All-out in the Audi A7

Audi A7

Audi has launched the second generation A7 to quite a bit of fanfare. Conor Forrest discovers whether it’s worth all the fuss.

Eight years ago the Audi A7 arrived to much fanfare, an ambitious four-door fastback that began with a bold face and lost its way by the time you got to the boot. Fast forward to 2018 and the second generation has really upped the stakes.

If you’re to judge this thing on looks alone, the A7 is a winner, from the sculpted doors and 20-inch wheels (that nicely fill the arches) to a floating roofline that draws the eye towards the updated rear end. At first it doesn’t seem drastically different from the previous version, but when you place them side by side it’s easy to spot the contrasts, as the chap who filmed my progress along a street in Cobh can undoubtedly attest to. The lines are much sharper and it sits lower, giving it a sportier profile. At the back, the rear lights have morphed into a continuous, striking taillight first seen on the A8. There’s a much more aggressive feel, particularly when you’re facing it head-on. It’s like the difference between a gangly teenager and one that’s gone through puberty.

Audi expects the 3.0L TDi in the fancier S Line trim will be the main seller in Ireland, and it’s not difficult to understand why. The 3.0L V6 my test model came with is more than capable whether you’re gliding through town or roaring through winding mountain roads, equipped as it is with 296bhp and a pleasant gurgle that’s better than you might expect from a diesel, though there’s a similarly-powered petrol version if you’re of that persuasion. Paired to a smooth eight-speed automatic gearbox it’s capable of rocketing from 0-100km/h in just 5.7 seconds, which is incredibly fun to test repeatedly.

A wide and low stance, coupled with Audi’s Quattro four-wheel drive system means the A7 is glued to the road and it’s almost surprisingly fun to drive on windy roads – not exactly sporty but there’s plenty of grip, it doesn’t wallow in the corners. The steering is balanced and precise, if not dripping with feedback and a little prone to understeer. Drive settings can be tweaked depending on your mood: for the most fun choose Dynamic and slip the gearbox into Sport for pure aural pleasure.

For a big beast it’s pretty economical too, weighing in at 6.4L/100km or 44mpg. That’s partly thanks to Audi’s mild hybrid system (MHEV). The engine is paired with a 48v hybrid system with regenerative braking feeding power to a lithium-ion battery and a starter motor. That allows the car to coast at certain speeds with stop/start kicking in at 22km/h resulting in fuel consumption savings of about 10 per cent. That might be minimal, but every little helps. So too does four-wheel steering, a quite nifty first for the A7. The new model features electromechanical rear axle steering – the front and rear wheels turn in opposite directions for easier parking, manoeuvring and handling at speeds of up to 60km/h, resulting in a turning circle of just 1.1m. At higher speeds, they turn in the same direction for greater stability. It might cost €2,892 to equip but it’s very handy in a tight spot.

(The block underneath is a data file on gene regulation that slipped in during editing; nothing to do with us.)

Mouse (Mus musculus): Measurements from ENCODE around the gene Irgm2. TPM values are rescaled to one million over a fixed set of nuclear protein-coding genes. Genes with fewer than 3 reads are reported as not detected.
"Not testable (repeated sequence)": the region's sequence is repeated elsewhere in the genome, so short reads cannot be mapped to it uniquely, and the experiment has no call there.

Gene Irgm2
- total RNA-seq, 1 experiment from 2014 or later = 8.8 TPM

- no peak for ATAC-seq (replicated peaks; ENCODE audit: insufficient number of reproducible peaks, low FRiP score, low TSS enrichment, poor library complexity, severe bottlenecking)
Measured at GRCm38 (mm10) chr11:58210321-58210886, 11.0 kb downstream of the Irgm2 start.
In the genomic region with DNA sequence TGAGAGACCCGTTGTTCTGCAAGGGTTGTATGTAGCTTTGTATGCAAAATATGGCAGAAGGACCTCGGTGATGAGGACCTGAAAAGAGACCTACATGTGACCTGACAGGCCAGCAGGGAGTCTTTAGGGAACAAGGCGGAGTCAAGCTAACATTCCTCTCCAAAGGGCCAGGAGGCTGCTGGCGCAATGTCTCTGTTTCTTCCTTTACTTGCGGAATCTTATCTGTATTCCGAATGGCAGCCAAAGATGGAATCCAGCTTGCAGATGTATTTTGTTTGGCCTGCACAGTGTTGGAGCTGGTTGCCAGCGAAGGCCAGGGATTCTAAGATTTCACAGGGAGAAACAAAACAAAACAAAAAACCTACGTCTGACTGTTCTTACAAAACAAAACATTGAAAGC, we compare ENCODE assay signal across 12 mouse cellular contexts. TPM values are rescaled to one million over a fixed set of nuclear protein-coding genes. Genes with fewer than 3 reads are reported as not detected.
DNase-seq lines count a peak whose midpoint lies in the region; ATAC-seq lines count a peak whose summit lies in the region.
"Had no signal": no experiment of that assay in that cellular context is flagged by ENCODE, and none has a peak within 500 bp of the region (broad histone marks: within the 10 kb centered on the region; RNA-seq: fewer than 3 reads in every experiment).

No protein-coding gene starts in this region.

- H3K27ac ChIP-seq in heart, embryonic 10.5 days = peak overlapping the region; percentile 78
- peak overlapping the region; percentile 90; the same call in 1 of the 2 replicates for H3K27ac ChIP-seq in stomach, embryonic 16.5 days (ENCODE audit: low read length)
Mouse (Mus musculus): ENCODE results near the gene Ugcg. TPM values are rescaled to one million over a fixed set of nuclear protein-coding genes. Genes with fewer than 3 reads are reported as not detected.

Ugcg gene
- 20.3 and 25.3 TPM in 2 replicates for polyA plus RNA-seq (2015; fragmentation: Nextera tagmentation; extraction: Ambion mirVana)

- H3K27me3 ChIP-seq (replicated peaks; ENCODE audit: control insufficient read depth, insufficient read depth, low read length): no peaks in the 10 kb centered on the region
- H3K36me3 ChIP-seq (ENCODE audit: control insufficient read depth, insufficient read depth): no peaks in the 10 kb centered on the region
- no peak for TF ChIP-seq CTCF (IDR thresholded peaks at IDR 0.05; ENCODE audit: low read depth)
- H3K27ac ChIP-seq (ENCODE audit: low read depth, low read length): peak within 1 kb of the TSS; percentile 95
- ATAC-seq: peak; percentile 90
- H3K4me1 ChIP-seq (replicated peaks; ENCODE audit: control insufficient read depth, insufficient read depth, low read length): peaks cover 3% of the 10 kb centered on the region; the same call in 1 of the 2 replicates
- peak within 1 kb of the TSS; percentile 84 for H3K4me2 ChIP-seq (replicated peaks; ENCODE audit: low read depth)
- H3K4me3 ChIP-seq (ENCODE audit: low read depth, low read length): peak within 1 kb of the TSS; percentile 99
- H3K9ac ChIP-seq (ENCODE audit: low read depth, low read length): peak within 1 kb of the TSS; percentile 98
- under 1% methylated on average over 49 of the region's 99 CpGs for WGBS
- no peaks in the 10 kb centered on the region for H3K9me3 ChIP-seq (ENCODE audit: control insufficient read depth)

Step Inside

While the new A7 is a big improvement on the model from the outside (though some would disagree), I think the biggest draw of the second generation is its interior. Audi really does know how to make them and this is best-in-class, with utterly comfortable seats, a fabulously sculpted dashboard with design elements echoed in the door panels – stylish, modern but minimalist with a centre console geared towards the driver. The Virtual Cockpit is as good as ever but one of the standout features is the two-level screen system – integrated into the dashboard – that’s really intuitive and easy to use although it could do with one or two more actual buttons to help keep your eyes on the road when you’re fiddling with controls. The upper level houses the infotainment while the second screen provides access to climate control and a few other items including raising and lowering the boot spoiler. Audi has made much of the fact that it includes so-called acoustic haptic feedback – there’s an audible and tangible click when you push a digital button. It’s surprisingly satisfying.

Top marks for safety too, with a range of tools keeping you on the straight and narrow from Audi Pre Sense City (which scans the road for other vehicles and pedestrians) to a system that detects if the driver is ‘inactive’. And while it might be full of techy gizmos, it’s quite practical too. There’s more space inside the cabin now – the A7’s wheelbase has increased by just 10mm but passengers have an extra 21mm to play with in the cabin, without eating into the boot space.

Prices for the new A7 start from around €78,150 but if you’re already spending that kind of money you’ll be tempted to throw in a few extras too. If you pick one, opt for the Tech pack (MMI Nav, reversing camera, Audi phonebox with wireless charging and the virtual cockpit) for a cool €2,900. Overall, It’s a cracking car that looks the business, provides a fun and engaging drive and is packed with as many technological gizmos and safety feature as you could ever need, not to mention your money’s worth in smiles per gallon. If this was a restaurant, it’d be Michelin-starred – a success story in the making.

 

Audi A7Audi A7 50 Quattro S Line 3.0L TDi V6

Power: 286bhp

0-100km/h: 5.7 seconds

Annual tax: €290

Price: €104,527 as tested (€81,000 minus extras)

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Audi’s RS 5 Coupé looks amazing

Audi RS 5 Coupé

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